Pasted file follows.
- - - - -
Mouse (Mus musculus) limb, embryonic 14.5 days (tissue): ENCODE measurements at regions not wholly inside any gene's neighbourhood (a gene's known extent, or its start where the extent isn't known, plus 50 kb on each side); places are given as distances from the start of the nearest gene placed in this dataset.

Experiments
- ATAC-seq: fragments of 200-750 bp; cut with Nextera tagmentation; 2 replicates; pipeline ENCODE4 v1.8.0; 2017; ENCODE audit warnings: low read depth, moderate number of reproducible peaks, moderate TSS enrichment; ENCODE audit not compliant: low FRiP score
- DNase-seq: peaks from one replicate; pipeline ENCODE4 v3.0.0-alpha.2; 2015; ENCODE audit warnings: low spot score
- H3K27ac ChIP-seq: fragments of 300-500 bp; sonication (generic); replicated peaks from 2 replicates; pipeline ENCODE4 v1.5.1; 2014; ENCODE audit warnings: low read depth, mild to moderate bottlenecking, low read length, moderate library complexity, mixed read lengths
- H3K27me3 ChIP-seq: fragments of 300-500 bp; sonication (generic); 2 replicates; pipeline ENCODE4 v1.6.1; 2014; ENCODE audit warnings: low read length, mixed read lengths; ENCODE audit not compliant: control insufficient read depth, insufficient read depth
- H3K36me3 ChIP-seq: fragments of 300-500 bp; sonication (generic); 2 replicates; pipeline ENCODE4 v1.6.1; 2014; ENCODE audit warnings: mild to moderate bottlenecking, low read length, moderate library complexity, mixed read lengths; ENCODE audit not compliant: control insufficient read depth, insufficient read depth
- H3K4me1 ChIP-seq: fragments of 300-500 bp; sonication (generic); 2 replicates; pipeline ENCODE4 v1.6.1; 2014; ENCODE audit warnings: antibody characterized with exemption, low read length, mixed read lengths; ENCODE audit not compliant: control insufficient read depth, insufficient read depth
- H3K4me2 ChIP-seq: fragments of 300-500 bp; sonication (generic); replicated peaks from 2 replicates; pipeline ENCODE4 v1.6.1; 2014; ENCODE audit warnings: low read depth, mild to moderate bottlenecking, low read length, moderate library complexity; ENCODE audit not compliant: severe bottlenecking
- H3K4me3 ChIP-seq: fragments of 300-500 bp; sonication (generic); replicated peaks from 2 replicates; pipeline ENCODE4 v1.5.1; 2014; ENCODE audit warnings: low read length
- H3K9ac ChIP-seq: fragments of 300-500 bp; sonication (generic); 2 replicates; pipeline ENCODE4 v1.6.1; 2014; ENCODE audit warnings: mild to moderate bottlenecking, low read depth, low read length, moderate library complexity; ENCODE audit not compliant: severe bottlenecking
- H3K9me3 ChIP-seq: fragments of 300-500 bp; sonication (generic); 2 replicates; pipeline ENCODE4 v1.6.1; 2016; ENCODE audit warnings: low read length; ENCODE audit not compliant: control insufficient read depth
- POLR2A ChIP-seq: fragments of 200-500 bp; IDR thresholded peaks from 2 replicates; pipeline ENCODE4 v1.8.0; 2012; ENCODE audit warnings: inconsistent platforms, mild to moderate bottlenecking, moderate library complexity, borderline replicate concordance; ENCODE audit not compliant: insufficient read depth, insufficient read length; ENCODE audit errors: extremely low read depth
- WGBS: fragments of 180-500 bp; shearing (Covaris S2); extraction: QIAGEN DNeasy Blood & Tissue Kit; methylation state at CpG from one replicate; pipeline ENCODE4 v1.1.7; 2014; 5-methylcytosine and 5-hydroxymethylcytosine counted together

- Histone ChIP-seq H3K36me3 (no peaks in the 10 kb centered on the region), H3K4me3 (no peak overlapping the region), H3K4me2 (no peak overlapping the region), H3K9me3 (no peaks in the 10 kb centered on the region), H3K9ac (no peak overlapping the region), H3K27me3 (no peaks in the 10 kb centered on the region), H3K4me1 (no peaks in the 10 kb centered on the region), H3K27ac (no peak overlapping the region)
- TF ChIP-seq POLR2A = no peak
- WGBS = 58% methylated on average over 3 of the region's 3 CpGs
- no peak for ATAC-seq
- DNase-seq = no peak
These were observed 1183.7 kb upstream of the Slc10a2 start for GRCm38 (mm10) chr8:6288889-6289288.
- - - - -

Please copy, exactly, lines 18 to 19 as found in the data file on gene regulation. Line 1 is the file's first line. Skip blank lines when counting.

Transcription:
- no peak for ATAC-seq
- DNase-seq = no peak